Église Saint-Sulpice – History & Fountains In The Heart Of The Sixth

Eglise Saint-Sulpice is found in an unexpected open space in a busy quartier of the 6th Arrondissement, very near Jardin du Luxembourg. From Saint-Germain you might be walking along narrow Rue Saint-Sulpice — perhaps you're window shopping — and suddenly looming above you is the back side of an enormous church.

The street narrows even more as you skirt the church until suddenly, unexpectedly, the vista opens up onto a large place, bordered by chestnut trees, with one of most pleasing fountains in the city. You turn and look up at the mismatched towers of Saint-Sulpice.

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A Parish Church for Peasants

A Parish Church for Peasants

There's been a church here since the 13th century, when this part of Paris was more open fields than buildings. It was the more-famous (and nearby) abbey of Saint-Germain-des Prés that had built a church for the peasants living on its lands, shown in the picture above. (Just to give perspective, today it's only a 5-minute walk between the two churches.)

In the 17th century a new church was planned, in the same era that Jardin du Luxembourg was built. Like other Paris churches, construction took place over a long period — 224 years, to be exact — using a number of different architects. That's one of the reasons why it has its distinctive mismatched towers.

Église Saint-Sulpice Paris

Église Saint-Sulpice Paris

Saint-Sulpice has a number of claims to fame. It contains the largest fresco painted by DelacroixJacob Wrestling with the Angel. Appropriately, Delacroix himself wrestled with this painting for many years before he could finally complete it. The chapel that contains the painting is immediately to your right when you walk in. It's a bit dark in there, and it's not well lit, but it's worth visiting.

The church also has a fascinating giant sundial, or gnomon, built right into the structure and casting its light on the tiled floor. The gnomon was installed in the 1720s to provide a more accurate means of determining the spring equinox and, hence, the date of Easter. The church's massive pipe organ was originally built by noted organ builder François-Henri Clicquot in 1758 and rebuilt 100 years later using the original materials.

In recent years the church has become famous once again as a location in the book and film The Da Vinci Code. As it turns out, the filmmakers could not obtain permission to shoot inside the church, so they created a giant replica on a sound stage. Nonetheless, the book inspired more people to visit the church. Author Dan Brown took literary license (if you can call his work literature) by "discovering" that lines on the floor are the vestiges of a pagan temple.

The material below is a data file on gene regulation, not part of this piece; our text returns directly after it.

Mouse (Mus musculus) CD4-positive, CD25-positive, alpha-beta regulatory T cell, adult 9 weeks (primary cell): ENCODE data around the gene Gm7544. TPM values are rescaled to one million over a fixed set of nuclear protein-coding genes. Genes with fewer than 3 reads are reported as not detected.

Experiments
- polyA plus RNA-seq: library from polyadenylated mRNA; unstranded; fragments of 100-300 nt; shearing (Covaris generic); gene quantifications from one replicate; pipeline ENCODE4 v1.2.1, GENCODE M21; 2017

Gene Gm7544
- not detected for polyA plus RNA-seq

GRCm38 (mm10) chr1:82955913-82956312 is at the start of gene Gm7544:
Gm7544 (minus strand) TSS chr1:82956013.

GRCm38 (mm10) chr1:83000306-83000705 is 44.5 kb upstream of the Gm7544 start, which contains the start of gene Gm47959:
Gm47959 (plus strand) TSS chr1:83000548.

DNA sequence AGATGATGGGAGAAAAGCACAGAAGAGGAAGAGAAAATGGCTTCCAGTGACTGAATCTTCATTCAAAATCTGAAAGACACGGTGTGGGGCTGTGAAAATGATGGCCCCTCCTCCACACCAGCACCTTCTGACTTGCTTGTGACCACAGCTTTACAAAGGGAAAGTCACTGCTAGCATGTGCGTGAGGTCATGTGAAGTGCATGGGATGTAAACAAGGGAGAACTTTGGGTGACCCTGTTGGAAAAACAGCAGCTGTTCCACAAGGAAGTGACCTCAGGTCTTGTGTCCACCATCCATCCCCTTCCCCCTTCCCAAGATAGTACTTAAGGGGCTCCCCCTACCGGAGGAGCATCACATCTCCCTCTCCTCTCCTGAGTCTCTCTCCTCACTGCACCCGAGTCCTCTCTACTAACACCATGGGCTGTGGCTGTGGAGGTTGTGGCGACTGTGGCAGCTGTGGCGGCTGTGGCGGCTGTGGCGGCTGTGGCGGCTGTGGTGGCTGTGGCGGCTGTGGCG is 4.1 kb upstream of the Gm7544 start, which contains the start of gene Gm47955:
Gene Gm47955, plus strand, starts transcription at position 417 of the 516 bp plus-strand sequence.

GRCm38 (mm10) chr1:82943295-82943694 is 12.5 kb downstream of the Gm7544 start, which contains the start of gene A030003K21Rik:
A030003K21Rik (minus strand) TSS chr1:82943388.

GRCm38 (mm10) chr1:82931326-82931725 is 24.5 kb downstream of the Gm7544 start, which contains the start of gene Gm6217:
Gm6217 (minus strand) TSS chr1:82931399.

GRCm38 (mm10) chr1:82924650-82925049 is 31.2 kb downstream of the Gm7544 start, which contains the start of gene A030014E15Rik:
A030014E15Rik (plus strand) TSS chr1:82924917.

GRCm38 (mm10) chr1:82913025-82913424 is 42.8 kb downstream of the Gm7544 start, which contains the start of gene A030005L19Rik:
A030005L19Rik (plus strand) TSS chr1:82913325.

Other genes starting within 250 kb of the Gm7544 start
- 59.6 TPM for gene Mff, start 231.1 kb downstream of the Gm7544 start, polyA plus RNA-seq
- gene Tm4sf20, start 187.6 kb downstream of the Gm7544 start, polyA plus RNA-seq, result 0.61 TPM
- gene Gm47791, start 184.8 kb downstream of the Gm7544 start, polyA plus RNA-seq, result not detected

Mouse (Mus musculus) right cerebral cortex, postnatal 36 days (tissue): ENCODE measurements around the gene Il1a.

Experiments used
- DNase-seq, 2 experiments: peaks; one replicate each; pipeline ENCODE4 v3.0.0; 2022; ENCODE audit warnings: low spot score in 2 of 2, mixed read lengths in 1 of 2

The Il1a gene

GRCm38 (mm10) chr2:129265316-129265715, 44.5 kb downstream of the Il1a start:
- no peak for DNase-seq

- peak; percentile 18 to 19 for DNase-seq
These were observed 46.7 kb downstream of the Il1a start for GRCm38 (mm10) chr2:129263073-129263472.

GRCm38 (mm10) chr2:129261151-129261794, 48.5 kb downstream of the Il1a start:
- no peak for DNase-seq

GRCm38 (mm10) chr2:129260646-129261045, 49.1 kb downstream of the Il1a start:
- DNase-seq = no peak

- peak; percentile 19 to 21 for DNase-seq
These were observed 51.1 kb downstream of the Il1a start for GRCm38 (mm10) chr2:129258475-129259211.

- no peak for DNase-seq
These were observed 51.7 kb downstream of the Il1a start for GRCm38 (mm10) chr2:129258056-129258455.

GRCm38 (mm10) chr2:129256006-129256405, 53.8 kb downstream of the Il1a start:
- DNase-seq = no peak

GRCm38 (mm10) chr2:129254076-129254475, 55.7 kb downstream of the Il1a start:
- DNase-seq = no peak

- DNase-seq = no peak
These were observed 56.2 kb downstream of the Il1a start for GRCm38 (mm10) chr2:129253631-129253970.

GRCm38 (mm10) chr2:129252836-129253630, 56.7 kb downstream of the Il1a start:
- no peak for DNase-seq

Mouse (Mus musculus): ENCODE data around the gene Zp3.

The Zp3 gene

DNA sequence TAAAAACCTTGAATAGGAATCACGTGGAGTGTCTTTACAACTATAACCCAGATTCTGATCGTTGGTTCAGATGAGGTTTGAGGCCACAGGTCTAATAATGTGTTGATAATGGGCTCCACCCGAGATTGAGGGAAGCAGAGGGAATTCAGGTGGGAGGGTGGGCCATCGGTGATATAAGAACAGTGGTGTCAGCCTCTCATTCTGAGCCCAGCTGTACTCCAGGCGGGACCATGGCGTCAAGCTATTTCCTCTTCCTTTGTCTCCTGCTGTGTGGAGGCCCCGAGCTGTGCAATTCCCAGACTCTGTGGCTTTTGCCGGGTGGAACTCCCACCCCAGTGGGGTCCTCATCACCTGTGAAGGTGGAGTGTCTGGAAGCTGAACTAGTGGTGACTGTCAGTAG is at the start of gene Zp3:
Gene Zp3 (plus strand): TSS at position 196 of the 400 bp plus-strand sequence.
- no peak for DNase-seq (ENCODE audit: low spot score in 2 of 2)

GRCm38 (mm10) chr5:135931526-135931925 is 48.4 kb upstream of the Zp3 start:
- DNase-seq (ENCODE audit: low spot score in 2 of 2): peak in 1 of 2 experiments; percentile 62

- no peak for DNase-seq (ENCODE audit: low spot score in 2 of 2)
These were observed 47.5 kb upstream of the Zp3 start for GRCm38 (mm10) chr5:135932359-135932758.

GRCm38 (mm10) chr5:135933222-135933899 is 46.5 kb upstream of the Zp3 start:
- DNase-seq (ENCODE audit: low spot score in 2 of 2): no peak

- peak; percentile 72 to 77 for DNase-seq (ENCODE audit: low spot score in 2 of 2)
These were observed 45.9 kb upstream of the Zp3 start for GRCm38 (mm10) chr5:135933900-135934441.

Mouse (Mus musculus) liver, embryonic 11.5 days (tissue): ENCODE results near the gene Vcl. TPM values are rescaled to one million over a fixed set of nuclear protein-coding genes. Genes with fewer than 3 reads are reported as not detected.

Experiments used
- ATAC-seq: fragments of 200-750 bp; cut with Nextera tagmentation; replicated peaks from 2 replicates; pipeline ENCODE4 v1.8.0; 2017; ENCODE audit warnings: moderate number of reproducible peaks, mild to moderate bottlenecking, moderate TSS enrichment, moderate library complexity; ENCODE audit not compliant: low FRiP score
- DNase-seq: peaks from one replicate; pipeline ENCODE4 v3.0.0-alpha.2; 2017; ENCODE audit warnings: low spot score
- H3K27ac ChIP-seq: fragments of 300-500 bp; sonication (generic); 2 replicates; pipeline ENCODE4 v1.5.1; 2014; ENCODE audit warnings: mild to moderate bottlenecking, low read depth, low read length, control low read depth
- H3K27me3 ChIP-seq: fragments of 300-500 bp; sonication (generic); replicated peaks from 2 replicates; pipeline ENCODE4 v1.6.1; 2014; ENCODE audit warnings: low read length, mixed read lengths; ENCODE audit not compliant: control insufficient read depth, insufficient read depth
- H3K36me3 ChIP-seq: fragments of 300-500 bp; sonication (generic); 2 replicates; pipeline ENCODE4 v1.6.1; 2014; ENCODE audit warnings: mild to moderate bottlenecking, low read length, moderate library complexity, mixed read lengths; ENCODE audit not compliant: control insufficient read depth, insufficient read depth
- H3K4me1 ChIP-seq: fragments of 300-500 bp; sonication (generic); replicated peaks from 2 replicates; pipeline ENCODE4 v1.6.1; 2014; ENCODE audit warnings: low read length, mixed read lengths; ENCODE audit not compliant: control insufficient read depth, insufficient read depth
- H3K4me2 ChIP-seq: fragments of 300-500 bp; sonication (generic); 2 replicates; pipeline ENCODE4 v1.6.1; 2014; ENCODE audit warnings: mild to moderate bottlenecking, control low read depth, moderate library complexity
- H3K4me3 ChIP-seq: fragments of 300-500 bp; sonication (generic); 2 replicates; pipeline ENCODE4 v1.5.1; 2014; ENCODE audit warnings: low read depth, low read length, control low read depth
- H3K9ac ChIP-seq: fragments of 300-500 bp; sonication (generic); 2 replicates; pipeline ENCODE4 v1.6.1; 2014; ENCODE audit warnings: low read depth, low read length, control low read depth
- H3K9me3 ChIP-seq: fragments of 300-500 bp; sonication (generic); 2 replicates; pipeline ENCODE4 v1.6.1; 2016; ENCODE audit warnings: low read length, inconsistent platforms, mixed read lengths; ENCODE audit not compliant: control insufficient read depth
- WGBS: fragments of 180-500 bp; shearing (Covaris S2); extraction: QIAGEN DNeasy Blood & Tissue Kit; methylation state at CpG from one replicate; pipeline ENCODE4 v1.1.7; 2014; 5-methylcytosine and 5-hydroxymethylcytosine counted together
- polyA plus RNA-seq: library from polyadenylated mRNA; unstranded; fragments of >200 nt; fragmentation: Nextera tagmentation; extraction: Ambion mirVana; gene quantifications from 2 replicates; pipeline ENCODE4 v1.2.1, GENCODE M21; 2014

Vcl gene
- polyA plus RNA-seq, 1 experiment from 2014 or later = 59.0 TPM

This and other flights of fancy in The Da Vinci Code caused church authorites to erect a sign next to the gnomon that reads, in part —

"Contrary to fanciful allegations in a recent best-selling novel, this is not a vestige of a pagan temple. No such temple ever existed in this place…"

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The Fountain on Place Saint-Sulpice

The Fountain on Place Saint-Sulpice

The 17th through 19th centuries were busy times of growth and construction in the Saint-Sulpice quartier. While work on the church groaned on (from 1646 to 1870) a garden was laid out in the place in front of the facade in 1754. It was originally planned that the place would be surrounded by matching buildings set in a semicircle, but this never came to pass.

However, in the mid-1800s the current fountain was built, designed by Italian architect Joachim Visconti (who also did some work on the church facade) with statues of bishops by four different sculptors also representing the four cardinal points. It's one of the best fountains in all of the city, and we're very fond of its lions.

Saint-Sulpice Resources

Saint-Sulpice

  • 2 rue Garanciere
  • 6th Arrondissement
  • Eglise Saint Sulpice is served by nearby Metro Saint-Sulpice on Line 4.
  • In front of the church, across the place, is the Marie, or town hall, of the 6th Arrondissement

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